Today we were tested on our ability to administer medications - both the oral and inject-able kind.   You'd think that giving the oral kind would be pretty much pop one out of the bottle and hand it to the patient, but instead it is an incredibly complex process including things like checking for contraindications, cross checking the medication with the patient's medication administration record at least three times, educating the patient regarding what the drug does and knowing when, as the nurse, to wear gloves, wash hands, or call the doctor.  Medications to be injected include the same activities, however, they are further complicated by choosing needle and syringe size, figuring out which anatomical site to jab, and learning all the tricks by which nurses avoid needle sticks (and therefore avoid bloodborne diseases nobody wants).  The next time you get a flu shot, look at the person who is about to skewer you and realize that he or she is using about 7,000 snippets of information in order to administer that vaccine.

I got through most of my skill checkoff today and felt pretty good about things.  As a matter of fact, I was taking a last look at my plastic patient when I realized in horror that even though I had carried my new stethoscope into the room with me just in case my instructor wanted me to administer a particular heart medication, I had failed to use it.  I was not supposed to administer the medication if the patient's heart rate was less than 60 beats per minute and I had absolutely no earthly idea if that was the case because I had skipped that crucial step.  My eyes grew wide and I gasped while I advised my instructor that I had made a terrible mistake.  She already knew it, of course.  I said, "Is there an antidote?".  Very stupid question.  This patient is in no danger from this drug because she is plastic and therefore unable to swallow the pill in the first place.  I felt awful. 

My instructor passed me on the skill because I realized my mistake before leaving the patient's bedside, but she cautioned me to pay closer attention.  I left the college and drove to a grocery store where for the first time in my life I bought one of those gizmos they advertise on late night tv: some kind of magical chopper thing.  I felt as though I had failed the exercise, even though I had passed, and retail therapy usually works for me.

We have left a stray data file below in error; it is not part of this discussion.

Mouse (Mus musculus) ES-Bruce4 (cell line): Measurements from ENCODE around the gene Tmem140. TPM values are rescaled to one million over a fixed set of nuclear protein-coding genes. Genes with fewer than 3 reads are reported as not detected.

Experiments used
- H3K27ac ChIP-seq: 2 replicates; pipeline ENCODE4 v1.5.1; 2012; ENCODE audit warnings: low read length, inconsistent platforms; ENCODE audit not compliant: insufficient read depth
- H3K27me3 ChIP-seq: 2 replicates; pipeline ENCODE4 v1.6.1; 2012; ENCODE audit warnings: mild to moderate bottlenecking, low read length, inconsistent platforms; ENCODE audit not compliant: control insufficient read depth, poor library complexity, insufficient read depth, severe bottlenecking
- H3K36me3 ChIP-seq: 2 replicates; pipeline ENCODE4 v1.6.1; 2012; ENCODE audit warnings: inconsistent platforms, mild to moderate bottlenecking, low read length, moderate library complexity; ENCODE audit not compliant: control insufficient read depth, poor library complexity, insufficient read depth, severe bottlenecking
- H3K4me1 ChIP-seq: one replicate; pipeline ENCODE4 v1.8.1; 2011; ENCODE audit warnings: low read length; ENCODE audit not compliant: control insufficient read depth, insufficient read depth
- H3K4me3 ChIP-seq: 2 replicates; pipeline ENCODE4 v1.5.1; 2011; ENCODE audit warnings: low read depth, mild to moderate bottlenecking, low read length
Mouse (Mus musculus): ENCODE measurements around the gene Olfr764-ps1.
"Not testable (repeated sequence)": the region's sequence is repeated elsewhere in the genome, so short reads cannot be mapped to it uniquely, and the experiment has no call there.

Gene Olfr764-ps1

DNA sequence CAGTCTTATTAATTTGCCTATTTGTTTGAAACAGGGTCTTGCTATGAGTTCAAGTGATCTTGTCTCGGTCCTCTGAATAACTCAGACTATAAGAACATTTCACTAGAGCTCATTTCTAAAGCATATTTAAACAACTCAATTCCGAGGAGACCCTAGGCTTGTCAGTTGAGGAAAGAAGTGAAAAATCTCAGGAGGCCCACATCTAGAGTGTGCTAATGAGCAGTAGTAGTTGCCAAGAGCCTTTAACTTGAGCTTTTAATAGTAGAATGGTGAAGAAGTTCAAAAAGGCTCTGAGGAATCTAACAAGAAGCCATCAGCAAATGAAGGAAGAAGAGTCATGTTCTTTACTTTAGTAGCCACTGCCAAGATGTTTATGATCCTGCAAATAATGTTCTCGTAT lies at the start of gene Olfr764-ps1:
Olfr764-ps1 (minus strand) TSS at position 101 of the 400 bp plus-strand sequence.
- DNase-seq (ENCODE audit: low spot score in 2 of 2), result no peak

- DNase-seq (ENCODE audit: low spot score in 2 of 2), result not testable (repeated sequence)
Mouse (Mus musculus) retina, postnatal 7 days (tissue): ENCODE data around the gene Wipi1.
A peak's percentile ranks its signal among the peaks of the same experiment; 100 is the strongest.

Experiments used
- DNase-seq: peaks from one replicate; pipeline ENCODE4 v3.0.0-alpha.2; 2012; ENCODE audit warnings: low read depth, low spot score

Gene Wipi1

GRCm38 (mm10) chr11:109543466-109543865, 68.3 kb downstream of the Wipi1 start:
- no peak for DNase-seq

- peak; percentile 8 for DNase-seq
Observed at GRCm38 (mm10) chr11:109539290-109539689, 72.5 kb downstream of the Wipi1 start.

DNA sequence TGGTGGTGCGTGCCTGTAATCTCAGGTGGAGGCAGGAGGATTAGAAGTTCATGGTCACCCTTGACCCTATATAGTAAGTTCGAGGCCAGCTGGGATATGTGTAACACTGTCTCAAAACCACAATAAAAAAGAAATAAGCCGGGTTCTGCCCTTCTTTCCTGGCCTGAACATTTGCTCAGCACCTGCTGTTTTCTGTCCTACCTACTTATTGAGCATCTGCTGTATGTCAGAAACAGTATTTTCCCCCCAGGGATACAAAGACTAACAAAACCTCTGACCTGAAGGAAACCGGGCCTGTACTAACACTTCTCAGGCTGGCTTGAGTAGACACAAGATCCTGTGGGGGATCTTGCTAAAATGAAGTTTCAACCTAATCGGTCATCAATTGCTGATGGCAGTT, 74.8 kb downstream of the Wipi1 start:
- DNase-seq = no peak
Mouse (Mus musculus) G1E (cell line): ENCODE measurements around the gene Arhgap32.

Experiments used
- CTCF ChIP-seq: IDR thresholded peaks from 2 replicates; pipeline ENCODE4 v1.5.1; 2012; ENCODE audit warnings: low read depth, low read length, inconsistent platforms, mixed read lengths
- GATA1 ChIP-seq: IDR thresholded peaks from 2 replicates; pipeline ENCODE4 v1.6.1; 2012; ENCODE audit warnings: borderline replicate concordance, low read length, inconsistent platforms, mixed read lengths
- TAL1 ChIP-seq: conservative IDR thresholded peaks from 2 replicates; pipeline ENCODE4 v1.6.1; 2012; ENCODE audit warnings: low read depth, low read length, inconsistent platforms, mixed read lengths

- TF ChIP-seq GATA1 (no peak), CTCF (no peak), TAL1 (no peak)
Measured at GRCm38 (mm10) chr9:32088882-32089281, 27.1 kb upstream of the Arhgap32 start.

I still feel like crying.  If that had been a real patient I could have caused her complications.  This nursing thing is serious, serious business and tonight a tiny part of me is questioning whether or not I have what it takes.

One more for the list.  And tomorrow is another day.

Wednesday, October 5, 2011

sweaty palms

This afternoon I am being tested on my ability to maintain a sterile environment when changing a wound dressing or inserting a catheter.  My patient will be one of the plastic mannikins we use in our state of the art health sciences lab. These skill check experiences are nerve wracking.  I'm a high anxiety sort of person anyway.  Add something like dealing with a plastic vajayjay (as in inserting a plastic tube, no less) while the critical eyes of my instructor watch  my every move and I am sweaty-palmed.

It's hard to don sterile gloves with sweaty palms.  Frankly, I think it's hard to don sterile gloves with dry palms.  You can only touch the gloves HERE when putting on the first, and HERE when you are putting on the second.  And once they're on, you can't touch anything that isn't sterile or they're contaminated and you have to start all over again with increasingly sweaty palms.

I'm forever searching my mind for ways of making these checkoff events less stressful.  This morning I had the bright idea that I'd pretend my plastic patient is my mother; then realized that I'd probably yell at the dummy or call it "Mom" in the middle of the exercise. 

What's the worst that can happen?  I won't pass the checkoff (been there, done that) and will have to repeat it at a later date (been there, done that) and will pass it then.  Life is short.  Don't sweat the small stuff, Alyx.